The People’s Liberation Army (PLA) has tested a new tank on the Tibetan Plateau in western China, the Chinese Ministry of Defense announced on June 29.
“Recently, a new-type of tank has undertaken trials on the Tibet Plateau. The trials were aimed to test the tank’s performance and are not targeted at any country,” PLA spokesman Colonel Wu Qian said during a regular press briefing at the Ministry of Defense (MoD) on June 29.
The statement came in response to a (prepared) question about U.S. media reports of a new-type of 35-ton light main battle tank (MBT) that was seen during a recent military exercise conducted by a mechanized infantry brigade of PLA Tibet Military Command on the Tibet Plateau.
The spokesperson did not reveal details on the tanks, but it is likely that he was referring to the so-called ZTQ light tank, dubbed Xinqingtan, pictures of which first emerged in 2010. It remains unclear whether this new type of light MBT with a combat weight of between 33 to 36 tons has already been inducted into the PLA.
An export variant of the Xinqingtan, designated VT-5, has first been revealed at an exhibition in October 2016. Both the VT-5 and Xinqingtan have reportedly been under development by China North Industries Corporation (NORINCO), China’s largest tank maker. As I reported last year when discussing the combat capabilities of the Xinqingtan’s export version:
The tank is purportedly armed with a 105-millimeter gun fitted with a thermal sleeve and fume extractor. Similar to guns on other Chinese MBTs, the VT-5’s gun may also be capable of firing laser-guided anti-tank missiles, next to kinetic energy penetrators and high-explosive anti-tank warheads. Furthermore, the VT5 is equipped with a state-of-the-art fire control system and features an autoloader like all Chinese tank designs.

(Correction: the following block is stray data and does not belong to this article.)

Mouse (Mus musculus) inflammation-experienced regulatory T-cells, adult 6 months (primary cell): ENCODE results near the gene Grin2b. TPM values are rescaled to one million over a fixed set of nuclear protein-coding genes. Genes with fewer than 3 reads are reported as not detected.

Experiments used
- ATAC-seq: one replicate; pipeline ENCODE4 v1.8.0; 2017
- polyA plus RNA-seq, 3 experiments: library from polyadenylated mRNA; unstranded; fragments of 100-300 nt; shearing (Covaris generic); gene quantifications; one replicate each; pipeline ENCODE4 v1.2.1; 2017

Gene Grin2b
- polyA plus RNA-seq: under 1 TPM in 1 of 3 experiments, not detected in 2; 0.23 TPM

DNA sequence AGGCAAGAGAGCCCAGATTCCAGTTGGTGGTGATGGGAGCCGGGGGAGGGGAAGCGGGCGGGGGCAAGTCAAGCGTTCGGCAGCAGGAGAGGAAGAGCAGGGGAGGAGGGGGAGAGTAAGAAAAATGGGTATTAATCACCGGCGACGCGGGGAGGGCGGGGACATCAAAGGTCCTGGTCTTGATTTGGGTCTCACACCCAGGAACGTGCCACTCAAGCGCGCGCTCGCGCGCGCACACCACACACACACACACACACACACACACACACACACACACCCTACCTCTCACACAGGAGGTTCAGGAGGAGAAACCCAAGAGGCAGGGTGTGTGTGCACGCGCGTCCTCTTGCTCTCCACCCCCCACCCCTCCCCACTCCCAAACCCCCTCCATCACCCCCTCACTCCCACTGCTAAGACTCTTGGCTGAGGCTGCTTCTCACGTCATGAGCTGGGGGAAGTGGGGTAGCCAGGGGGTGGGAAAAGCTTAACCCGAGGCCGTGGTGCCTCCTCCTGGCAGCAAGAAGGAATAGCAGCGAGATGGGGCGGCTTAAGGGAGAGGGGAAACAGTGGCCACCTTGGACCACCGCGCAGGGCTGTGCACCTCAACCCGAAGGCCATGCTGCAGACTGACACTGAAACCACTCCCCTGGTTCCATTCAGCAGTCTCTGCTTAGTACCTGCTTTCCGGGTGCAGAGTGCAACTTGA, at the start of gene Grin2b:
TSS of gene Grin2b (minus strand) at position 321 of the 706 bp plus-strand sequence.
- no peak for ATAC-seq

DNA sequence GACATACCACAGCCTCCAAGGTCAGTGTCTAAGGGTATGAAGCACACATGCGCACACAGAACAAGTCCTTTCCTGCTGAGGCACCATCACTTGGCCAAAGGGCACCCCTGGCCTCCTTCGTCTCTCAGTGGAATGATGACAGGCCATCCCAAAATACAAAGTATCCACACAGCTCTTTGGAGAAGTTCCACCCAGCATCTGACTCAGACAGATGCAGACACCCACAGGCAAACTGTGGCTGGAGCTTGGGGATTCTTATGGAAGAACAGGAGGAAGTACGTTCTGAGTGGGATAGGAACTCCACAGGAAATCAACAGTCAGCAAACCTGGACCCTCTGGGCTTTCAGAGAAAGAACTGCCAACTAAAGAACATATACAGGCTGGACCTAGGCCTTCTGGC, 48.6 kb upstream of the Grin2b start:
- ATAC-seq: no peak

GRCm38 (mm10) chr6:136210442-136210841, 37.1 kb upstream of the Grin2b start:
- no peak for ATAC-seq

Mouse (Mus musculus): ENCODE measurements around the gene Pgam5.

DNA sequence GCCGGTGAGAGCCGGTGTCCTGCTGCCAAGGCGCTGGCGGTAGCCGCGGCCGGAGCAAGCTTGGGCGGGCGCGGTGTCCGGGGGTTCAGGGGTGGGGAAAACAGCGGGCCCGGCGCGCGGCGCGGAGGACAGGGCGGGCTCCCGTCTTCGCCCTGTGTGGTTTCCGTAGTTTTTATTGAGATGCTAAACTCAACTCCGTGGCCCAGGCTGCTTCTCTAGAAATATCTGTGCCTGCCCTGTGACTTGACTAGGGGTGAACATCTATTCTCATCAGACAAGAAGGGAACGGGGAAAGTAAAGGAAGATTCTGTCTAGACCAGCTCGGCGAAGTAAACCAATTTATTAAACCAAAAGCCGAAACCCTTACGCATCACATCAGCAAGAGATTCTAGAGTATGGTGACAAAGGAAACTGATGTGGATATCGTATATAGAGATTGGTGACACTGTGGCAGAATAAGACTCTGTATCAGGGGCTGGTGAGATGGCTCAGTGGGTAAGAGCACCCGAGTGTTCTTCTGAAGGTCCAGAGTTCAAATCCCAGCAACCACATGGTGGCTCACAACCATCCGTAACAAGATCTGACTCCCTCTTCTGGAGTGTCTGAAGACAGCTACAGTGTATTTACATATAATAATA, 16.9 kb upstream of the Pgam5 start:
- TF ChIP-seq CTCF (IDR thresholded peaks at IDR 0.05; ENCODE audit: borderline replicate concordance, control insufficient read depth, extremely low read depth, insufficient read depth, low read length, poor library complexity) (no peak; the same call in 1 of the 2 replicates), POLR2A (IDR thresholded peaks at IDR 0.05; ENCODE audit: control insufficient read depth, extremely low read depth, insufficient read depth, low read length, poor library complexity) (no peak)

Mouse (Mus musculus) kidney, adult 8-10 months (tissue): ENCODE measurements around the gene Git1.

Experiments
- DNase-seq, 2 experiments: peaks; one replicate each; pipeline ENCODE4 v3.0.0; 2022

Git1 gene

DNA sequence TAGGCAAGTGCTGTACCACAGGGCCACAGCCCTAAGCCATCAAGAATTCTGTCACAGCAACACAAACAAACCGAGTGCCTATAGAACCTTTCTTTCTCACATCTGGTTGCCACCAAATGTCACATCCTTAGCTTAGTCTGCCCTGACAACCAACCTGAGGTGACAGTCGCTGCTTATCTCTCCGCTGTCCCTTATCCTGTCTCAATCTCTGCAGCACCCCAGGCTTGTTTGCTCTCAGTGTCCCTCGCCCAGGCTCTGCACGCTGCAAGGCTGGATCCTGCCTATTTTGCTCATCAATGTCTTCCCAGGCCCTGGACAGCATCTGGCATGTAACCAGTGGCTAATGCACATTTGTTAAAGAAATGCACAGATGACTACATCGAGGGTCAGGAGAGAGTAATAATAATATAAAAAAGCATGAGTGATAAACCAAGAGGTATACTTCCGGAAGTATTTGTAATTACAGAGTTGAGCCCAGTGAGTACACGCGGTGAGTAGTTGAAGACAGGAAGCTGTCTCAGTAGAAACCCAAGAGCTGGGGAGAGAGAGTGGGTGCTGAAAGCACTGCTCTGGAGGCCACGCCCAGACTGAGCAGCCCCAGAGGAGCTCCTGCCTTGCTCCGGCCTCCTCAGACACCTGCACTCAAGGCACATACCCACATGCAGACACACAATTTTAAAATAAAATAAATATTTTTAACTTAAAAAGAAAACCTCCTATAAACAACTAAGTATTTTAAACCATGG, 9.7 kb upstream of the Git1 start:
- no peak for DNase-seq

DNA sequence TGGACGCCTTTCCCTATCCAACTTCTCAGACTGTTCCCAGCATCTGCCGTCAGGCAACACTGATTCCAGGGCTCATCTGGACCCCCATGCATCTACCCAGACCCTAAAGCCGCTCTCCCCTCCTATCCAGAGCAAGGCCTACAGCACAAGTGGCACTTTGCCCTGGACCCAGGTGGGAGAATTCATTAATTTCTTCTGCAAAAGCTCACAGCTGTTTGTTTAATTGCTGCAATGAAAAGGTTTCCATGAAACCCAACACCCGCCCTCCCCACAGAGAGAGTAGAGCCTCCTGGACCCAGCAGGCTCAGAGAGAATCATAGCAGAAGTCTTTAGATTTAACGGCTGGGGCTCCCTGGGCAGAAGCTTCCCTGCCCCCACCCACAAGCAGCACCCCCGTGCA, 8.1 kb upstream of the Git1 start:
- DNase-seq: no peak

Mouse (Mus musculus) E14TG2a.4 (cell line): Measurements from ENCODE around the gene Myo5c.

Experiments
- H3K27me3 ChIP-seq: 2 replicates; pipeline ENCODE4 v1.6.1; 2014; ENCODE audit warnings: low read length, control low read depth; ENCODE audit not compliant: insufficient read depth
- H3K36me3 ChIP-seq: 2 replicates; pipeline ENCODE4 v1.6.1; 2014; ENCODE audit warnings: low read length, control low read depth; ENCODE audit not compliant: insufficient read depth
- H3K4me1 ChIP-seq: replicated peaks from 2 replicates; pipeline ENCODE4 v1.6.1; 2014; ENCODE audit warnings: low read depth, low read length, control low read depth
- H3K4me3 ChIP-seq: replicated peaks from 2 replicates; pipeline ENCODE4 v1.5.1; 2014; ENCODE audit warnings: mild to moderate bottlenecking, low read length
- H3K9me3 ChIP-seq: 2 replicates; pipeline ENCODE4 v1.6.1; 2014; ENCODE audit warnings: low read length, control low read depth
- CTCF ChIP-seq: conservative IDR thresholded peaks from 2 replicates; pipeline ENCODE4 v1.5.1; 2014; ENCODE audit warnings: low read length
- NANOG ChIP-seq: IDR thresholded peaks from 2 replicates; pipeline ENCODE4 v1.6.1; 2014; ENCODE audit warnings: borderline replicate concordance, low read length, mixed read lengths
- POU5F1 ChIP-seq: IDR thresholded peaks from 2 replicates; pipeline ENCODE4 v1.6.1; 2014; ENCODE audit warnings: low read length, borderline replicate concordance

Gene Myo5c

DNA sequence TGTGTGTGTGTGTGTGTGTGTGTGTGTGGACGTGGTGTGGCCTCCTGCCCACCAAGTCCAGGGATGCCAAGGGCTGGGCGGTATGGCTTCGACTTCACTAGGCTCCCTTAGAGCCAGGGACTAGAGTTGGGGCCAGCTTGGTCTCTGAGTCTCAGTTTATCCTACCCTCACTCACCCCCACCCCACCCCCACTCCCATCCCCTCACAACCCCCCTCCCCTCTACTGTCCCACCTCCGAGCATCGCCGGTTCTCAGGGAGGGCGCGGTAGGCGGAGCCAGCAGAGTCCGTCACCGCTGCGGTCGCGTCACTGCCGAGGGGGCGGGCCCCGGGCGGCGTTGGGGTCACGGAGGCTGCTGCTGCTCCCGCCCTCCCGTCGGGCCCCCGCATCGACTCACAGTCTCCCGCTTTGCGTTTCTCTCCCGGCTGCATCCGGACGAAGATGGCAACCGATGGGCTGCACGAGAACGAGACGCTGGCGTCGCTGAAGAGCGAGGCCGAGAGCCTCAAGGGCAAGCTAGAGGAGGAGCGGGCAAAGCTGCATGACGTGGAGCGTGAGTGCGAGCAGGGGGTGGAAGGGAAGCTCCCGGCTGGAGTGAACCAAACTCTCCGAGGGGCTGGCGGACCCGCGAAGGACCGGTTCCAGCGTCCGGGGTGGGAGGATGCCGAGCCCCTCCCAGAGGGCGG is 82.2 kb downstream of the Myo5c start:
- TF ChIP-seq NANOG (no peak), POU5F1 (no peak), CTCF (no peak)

Next to the 105-millimeter tank gun, the Xinqingtan MBT is reportedly armed with a 35-millimeter grenade launcher and a 12.7-millimeter machine gun. The tank can reportedly be fitted with advanced composite armor and explosive reactive armor. According to some reports, the PLA plans to induct up to 300 Xinqingtan MBTs. The tank will likely be used for reconnaissance and infantry support operations in mountainous terrain.
“The VT-5 and ZTQ light tanks appear to be a downsized version of the VT-4/MBT-3,000. The VT-4 is based on the Soviet-era T-72 tank design and armed with a 125-mm smoothbore gun,” I noted last year. “In comparison to the VT-4, the VT-5 will likely boost weaker armor and a less powerful main gun as well as engines.”